Let’s look at the Sylvania LED Flex Lights. These light strips allow you to choose from up to 16 million color combinations, allowing you to dial into that perfect mood lighting for your Halloween-themed video. Or set them up around the periphery of your softbox for a touch of cool-blue illumination. Smart LED light strips can also be quickly adjusted from a mobile device or voice assistant, so if you need to add a little brightness or a bit more red to your staging, you can do so quickly and easily.
Multicolored LED bulbs instead of gels
Let’s look at a traditional softbox setup. Commonly, you’ll be using a softbox to diffuse a powerful light source for your photography or video workspace. Many softboxes even have their own dimmers to allow you to adjust your lighting output in a pinch. But what about adding color?
When it comes to studio lighting, you would normally add a gel to your softbox rig to achieve certain hues. While the results are tried and true, adding and removing gels takes time, and if you’re operating on a strict schedule, every last second counts. To help net you those precious extra minutes, consider going with smart LED bulbs for your softboxes instead.
The best news with smart LED bulbs is you can find them from hundreds of manufacturers. While you’ll want to make sure you’re purchasing bulbs that will properly fit your enclosures, smart bulbs from the likes of Philips Hue and TP-Link allow you to choose from a myriad of color and white-lighting options to get the most out of your next shooting session.
Plus, you can adjust brightness and mood settings and even add in timers, all through your smart light app or with your compatible voice assistant. Gone are the days of having to take five to rig up whatever gels are going to set the stage for your next shot.
Routines for your everyday shooting setups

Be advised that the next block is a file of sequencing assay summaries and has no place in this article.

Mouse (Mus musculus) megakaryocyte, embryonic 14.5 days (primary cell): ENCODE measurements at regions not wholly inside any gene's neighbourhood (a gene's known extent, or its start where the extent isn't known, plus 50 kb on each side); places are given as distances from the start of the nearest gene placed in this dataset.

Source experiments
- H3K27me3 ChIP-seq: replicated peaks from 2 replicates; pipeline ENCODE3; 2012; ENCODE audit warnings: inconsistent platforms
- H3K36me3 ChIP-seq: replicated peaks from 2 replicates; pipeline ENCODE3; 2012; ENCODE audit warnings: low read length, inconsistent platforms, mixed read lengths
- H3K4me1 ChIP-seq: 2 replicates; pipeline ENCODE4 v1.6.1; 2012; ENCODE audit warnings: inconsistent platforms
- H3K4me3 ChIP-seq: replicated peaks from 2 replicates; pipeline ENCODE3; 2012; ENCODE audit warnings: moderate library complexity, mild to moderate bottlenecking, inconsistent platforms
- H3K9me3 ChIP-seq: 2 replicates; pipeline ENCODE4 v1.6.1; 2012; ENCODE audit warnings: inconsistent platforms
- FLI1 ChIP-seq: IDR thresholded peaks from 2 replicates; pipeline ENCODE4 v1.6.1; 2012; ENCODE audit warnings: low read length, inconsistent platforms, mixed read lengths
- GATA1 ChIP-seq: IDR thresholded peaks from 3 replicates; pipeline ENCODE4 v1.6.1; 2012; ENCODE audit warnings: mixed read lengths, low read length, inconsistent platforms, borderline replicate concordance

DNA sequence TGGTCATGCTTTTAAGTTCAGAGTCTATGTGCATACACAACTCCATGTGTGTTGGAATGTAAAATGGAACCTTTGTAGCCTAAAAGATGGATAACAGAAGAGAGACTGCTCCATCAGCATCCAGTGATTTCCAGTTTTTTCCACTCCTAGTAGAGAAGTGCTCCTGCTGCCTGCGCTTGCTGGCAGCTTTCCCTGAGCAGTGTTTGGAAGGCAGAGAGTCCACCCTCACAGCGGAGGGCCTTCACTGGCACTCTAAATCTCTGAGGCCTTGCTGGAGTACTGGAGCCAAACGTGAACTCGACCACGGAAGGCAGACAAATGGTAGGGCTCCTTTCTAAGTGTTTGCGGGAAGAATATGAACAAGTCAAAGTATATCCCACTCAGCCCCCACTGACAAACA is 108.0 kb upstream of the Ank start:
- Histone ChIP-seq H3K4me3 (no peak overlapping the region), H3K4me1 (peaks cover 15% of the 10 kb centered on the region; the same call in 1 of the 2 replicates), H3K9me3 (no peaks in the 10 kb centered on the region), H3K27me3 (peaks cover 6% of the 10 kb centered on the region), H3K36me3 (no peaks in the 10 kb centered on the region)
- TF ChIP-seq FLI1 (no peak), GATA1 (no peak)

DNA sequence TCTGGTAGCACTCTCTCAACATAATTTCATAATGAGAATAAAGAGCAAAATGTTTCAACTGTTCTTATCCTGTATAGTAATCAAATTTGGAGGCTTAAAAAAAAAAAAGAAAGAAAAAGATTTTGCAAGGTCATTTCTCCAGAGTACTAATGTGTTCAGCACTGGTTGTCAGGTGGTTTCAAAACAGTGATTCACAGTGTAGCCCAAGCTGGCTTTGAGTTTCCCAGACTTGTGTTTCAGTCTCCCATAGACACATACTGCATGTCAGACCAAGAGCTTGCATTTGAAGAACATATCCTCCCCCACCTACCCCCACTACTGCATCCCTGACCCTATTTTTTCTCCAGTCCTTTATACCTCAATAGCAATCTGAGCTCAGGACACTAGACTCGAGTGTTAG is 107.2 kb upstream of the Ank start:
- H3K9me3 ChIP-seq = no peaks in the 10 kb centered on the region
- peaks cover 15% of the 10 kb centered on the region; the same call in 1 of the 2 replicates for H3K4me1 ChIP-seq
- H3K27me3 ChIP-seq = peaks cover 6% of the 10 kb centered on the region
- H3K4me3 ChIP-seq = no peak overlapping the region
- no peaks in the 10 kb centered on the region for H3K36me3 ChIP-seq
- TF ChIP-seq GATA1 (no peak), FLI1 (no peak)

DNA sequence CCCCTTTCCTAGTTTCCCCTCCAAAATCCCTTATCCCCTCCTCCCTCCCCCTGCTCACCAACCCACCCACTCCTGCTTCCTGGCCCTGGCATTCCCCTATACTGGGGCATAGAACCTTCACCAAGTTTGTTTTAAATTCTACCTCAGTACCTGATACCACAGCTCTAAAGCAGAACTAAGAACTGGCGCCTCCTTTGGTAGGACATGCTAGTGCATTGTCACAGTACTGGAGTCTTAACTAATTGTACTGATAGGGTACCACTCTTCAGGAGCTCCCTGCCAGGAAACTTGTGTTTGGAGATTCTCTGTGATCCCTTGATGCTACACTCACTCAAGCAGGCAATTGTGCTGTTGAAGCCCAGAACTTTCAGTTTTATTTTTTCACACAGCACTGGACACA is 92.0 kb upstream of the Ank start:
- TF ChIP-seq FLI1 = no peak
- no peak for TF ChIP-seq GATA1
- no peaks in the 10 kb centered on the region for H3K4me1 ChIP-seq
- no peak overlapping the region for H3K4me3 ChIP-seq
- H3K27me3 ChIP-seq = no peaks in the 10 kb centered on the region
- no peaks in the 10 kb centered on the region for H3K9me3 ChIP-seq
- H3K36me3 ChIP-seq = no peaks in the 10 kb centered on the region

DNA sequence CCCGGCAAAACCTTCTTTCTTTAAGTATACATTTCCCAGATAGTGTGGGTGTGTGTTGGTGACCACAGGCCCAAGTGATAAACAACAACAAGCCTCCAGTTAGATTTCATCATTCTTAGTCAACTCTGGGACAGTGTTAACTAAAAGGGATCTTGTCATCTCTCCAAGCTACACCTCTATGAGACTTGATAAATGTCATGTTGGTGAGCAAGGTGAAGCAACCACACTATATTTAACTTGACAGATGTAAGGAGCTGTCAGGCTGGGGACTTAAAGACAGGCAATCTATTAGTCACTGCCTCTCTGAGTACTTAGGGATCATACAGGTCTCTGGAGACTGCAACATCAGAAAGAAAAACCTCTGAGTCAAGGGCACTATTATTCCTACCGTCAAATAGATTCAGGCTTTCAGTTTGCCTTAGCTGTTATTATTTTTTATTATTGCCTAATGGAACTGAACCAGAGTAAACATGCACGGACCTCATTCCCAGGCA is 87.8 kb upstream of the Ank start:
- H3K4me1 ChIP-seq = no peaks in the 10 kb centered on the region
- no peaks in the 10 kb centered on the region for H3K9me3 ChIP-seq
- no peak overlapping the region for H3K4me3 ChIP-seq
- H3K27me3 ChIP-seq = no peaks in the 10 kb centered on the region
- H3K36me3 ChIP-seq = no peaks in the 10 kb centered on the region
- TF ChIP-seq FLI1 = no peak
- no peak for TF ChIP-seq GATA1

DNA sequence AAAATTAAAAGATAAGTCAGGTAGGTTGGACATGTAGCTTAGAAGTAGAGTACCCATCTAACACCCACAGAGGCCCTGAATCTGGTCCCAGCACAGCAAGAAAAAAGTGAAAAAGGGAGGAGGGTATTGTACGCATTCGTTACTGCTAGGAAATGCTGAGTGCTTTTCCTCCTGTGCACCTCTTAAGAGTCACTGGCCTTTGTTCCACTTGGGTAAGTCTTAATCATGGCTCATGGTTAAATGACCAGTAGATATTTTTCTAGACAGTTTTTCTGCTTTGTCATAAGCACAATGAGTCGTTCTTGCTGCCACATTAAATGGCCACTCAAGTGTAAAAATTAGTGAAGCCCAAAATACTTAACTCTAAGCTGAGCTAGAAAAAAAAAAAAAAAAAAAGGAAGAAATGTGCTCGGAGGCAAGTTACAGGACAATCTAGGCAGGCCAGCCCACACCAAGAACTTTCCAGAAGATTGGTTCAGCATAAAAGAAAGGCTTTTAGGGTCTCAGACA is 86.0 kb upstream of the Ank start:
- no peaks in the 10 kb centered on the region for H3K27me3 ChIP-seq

For established photographers, there are likely certain shooting setups you return to again and again. This could be anything from studio headshots to more active lighting rigs for taking pictures of family pets. Whatever the scenario, there’s probably lighting hardware, accessories, and settings that you routinely employ for various applications.
Instead of going through the toil of getting all this gear in place and adjusting until everything is perfect, you could use smart lighting and voice assistants to build go-to lighting routines instead. Let’s look at Amazon Alexa’s Routine ability.
Let’s say you’re hopping into another headshot session. Using an Alexa Routine, you can effectively walk into your studio and say “Alexa, set up headshot.” Instead of having to individually adjust your smart lighting hardware one command (or dial) at a time, the Alexa Routine will initiate several actions with a single spoken phrase.
As you step behind your camera, you can get busy with your lens while Alexa powers your smart lights and automatically sets them to your preferred brightness and color. If this sounds convenient and worthwhile, do make sure you purchase a smart hub (such as an Echo Dot) for your workspace.
- Nanoleaf opens preorders for its first-ever Matter smart lights
- The best smart light switches for 2023
- Best Philips Hue deals for January 2023
- 8 things you didn’t know smart lights could do
- How to set up your smart home for beginners